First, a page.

On August 2, 2012, ALJ Robert K. Rogers, Jr. issued Order No. 44 in Certain Digital Photo Frames and Image Display Devices and Components Thereof (Inv. No. 337-TA-807).  In the Order, ALJ Rogers denied Respondents Sony Corporation and Sony Corporation of America’s (collectively, “Sony”) motion for summary determination of invalidity of U.S. Patent No. 7,295,443 (“the ‘443 patent”). 

By way of background, the investigation is based on an August 24, 2011 complaint and a September 14, 2011 letter supplementing the complaint filed by Technology Properties Limited, LLC (“TPL”) alleging violation of Section 337 in the importation into the U.S. and sale of certain digital photo frames and image display devices and components thereof that infringe certain claims of the ‘443 patent and U.S. Patent Nos. 6,976,623, 7,162,549, and 7,522,424.  See our September 23, 2011 post for more details.

According to the Order, Sony argued that asserted claims 1, 3, 4, 7, 9, 11, 12, and 14 of the ‘443 patent are obvious (i) under TPL’s proposed claim constructions in view of the admitted prior art disclosed in the ‘443 patent and the knowledge of one of ordinary skill in the art or, (ii) under Sony’s proposed constructions in view of the admitted prior art in combination with European Patent Application EP 1037159 A2 (“the ‘159 application”).  Sony also argued that the ‘159 application is prior art to the ‘443 patent because the asserted claims of the ‘443 patent are not entitled to the benefit of the filing date of U.S. Patent No. 6,438,638 (“the ‘638 patent”), which does not disclose the use of molded plastic as claimed.

In opposition, TPL argued that Sony waived its current obviousness arguments because they were not raised previously in Sony’s contention interrogatory responses or in Sony’s invalidity expert report.  TPL argued further that the ‘159 application is not prior art to the ‘443 patent and that there are genuine issues of material fact regarding secondary considerations of nonobviousness, which prevent the ALJ from granting summary determination in Sony’s favor.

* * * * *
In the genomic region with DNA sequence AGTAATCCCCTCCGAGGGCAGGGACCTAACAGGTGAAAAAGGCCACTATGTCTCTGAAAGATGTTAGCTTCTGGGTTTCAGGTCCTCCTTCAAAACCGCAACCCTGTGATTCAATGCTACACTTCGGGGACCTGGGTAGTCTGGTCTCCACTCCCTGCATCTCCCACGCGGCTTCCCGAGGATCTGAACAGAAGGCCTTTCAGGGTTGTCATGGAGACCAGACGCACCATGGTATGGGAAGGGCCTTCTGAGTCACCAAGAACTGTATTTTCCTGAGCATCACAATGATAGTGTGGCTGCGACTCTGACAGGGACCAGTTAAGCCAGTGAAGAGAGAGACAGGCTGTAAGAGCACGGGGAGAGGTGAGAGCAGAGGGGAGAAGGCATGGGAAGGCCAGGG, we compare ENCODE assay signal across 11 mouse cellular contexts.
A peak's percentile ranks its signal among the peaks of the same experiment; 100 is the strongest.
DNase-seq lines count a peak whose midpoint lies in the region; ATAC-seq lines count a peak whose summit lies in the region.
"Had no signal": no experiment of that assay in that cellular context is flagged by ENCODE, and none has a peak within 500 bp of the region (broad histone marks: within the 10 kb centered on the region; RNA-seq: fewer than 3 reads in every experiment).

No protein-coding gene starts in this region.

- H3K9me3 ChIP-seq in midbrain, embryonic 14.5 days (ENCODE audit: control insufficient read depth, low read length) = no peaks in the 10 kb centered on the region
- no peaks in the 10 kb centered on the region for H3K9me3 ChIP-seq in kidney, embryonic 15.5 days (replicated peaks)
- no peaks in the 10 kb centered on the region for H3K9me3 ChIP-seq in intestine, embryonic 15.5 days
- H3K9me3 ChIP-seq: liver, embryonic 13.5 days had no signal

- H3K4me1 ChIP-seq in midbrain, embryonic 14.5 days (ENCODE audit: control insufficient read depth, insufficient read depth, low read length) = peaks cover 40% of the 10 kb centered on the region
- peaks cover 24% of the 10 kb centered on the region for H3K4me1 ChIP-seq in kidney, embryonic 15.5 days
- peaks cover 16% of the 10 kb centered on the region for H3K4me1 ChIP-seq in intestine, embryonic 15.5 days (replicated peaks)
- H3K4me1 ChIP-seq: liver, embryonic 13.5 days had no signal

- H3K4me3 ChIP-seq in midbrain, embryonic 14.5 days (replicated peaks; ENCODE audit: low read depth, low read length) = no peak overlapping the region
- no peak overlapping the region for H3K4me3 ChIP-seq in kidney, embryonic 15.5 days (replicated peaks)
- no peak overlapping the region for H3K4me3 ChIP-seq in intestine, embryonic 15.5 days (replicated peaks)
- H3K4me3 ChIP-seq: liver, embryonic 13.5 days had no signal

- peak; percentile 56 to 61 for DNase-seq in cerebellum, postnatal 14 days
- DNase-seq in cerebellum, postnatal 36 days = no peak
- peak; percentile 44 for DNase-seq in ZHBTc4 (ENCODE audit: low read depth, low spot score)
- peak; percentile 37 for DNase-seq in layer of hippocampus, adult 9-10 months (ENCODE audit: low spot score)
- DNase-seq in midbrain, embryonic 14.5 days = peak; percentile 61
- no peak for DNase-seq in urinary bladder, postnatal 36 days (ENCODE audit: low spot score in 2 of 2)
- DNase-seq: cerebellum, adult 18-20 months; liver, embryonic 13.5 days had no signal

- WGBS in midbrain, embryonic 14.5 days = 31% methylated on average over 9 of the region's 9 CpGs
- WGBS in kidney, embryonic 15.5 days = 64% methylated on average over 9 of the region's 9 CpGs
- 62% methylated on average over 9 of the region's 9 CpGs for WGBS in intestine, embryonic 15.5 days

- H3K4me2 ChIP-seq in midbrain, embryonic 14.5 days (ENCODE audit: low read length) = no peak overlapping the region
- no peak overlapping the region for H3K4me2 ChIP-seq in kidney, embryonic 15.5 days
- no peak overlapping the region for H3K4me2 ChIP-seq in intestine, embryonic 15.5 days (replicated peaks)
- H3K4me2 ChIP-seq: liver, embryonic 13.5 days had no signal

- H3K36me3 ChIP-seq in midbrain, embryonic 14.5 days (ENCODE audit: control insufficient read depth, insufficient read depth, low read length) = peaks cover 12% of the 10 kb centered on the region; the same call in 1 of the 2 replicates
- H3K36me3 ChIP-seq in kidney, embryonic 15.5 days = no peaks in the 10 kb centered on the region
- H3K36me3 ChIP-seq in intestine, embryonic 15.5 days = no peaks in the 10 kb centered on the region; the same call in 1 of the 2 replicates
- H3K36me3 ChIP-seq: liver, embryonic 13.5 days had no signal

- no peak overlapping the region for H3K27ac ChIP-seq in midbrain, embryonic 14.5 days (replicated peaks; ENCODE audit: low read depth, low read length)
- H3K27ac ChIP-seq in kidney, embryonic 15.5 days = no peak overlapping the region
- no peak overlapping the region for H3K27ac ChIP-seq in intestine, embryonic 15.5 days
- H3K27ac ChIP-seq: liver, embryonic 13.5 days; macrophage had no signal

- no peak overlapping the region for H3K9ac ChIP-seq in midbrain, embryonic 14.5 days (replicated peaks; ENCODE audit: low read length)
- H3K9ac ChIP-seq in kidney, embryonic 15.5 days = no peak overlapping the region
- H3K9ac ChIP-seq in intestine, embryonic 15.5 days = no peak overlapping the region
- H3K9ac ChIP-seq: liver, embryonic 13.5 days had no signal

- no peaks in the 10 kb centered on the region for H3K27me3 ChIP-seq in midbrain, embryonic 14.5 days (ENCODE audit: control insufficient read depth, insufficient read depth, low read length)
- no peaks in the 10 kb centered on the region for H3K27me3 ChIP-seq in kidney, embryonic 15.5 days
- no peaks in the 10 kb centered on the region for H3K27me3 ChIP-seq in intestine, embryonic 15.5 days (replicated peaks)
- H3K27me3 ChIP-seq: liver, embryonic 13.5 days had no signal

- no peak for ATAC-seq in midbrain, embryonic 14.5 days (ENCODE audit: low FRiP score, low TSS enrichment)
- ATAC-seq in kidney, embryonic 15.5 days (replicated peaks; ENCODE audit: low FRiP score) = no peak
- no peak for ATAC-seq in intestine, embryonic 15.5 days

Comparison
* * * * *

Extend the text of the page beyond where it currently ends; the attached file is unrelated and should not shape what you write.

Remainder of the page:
As to Sony’s obviousness argument under TPL’s proposed claim constructions, ALJ Rogers found that there are genuine issues of material fact, based on the opinions expressed in TPL’s expert report, regarding whether the admitted prior art disclosed in the ‘443 patent teaches the mapping limitations of independent claims 1 or 9.  Accordingly, the ALJ determined that Sony is not entitled to summary determination of invalidity on this ground.

The ALJ also denied Sony’s request for summary determination of invalidity based on the combination of the admitted prior art and the ‘159 application.  In particular, ALJ Rogers noted that granting summary determination is difficult here because claim construction remains “hotly contested” in the investigation.  Further, the ALJ found that there are genuine issues of material fact regarding whether the written description of the ‘638 patent supports the asserted claims such that a claim of priority is proper.  Again, ALJ Rogers relied on the opinion of TPL’s expert to deny Sony’s request for summary determination, finding that the expert’s testimony created a genuine issue of material fact regarding whether the ‘638 patent sufficiently discloses the molded plastic limitations of the asserted claims.